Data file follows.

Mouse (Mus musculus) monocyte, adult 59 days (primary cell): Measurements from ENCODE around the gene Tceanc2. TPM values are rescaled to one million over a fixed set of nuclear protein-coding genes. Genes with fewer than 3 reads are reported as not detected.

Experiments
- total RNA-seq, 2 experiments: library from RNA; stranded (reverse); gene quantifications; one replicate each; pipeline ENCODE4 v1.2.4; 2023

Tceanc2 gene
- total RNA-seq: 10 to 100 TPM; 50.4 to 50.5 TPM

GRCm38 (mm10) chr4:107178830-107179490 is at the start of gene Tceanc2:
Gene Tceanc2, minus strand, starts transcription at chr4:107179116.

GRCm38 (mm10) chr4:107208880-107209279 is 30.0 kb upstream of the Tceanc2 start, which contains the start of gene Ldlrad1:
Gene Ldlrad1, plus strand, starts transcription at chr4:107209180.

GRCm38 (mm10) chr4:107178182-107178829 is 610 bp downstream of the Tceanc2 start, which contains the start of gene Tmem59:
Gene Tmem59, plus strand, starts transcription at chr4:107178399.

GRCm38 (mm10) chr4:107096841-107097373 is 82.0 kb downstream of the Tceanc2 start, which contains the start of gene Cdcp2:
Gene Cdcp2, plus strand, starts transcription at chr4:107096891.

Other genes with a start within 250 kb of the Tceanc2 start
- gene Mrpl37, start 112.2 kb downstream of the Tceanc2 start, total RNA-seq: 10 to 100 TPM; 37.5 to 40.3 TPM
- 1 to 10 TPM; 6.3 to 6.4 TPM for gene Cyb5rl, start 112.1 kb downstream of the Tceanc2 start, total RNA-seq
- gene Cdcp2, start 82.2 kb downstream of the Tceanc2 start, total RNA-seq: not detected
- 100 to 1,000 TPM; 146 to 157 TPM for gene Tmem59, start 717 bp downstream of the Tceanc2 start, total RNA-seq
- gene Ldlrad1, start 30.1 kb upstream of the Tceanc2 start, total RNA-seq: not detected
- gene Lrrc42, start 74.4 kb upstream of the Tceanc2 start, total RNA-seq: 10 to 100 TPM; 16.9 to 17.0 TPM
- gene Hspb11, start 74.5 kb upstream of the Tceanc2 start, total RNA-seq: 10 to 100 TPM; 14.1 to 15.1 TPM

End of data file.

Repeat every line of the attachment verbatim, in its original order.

Mouse (Mus musculus) monocyte, adult 59 days (primary cell): Measurements from ENCODE around the gene Tceanc2. TPM values are rescaled to one million over a fixed set of nuclear protein-coding genes. Genes with fewer than 3 reads are reported as not detected.

Experiments
- total RNA-seq, 2 experiments: library from RNA; stranded (reverse); gene quantifications; one replicate each; pipeline ENCODE4 v1.2.4; 2023

Tceanc2 gene
- total RNA-seq: 10 to 100 TPM; 50.4 to 50.5 TPM

GRCm38 (mm10) chr4:107178830-107179490 is at the start of gene Tceanc2:
Gene Tceanc2, minus strand, starts transcription at chr4:107179116.

GRCm38 (mm10) chr4:107208880-107209279 is 30.0 kb upstream of the Tceanc2 start, which contains the start of gene Ldlrad1:
Gene Ldlrad1, plus strand, starts transcription at chr4:107209180.

GRCm38 (mm10) chr4:107178182-107178829 is 610 bp downstream of the Tceanc2 start, which contains the start of gene Tmem59:
Gene Tmem59, plus strand, starts transcription at chr4:107178399.

GRCm38 (mm10) chr4:107096841-107097373 is 82.0 kb downstream of the Tceanc2 start, which contains the start of gene Cdcp2:
Gene Cdcp2, plus strand, starts transcription at chr4:107096891.

Other genes with a start within 250 kb of the Tceanc2 start
- gene Mrpl37, start 112.2 kb downstream of the Tceanc2 start, total RNA-seq: 10 to 100 TPM; 37.5 to 40.3 TPM
- 1 to 10 TPM; 6.3 to 6.4 TPM for gene Cyb5rl, start 112.1 kb downstream of the Tceanc2 start, total RNA-seq
- gene Cdcp2, start 82.2 kb downstream of the Tceanc2 start, total RNA-seq: not detected
- 100 to 1,000 TPM; 146 to 157 TPM for gene Tmem59, start 717 bp downstream of the Tceanc2 start, total RNA-seq
- gene Ldlrad1, start 30.1 kb upstream of the Tceanc2 start, total RNA-seq: not detected
- gene Lrrc42, start 74.4 kb upstream of the Tceanc2 start, total RNA-seq: 10 to 100 TPM; 16.9 to 17.0 TPM
- gene Hspb11, start 74.5 kb upstream of the Tceanc2 start, total RNA-seq: 10 to 100 TPM; 14.1 to 15.1 TPM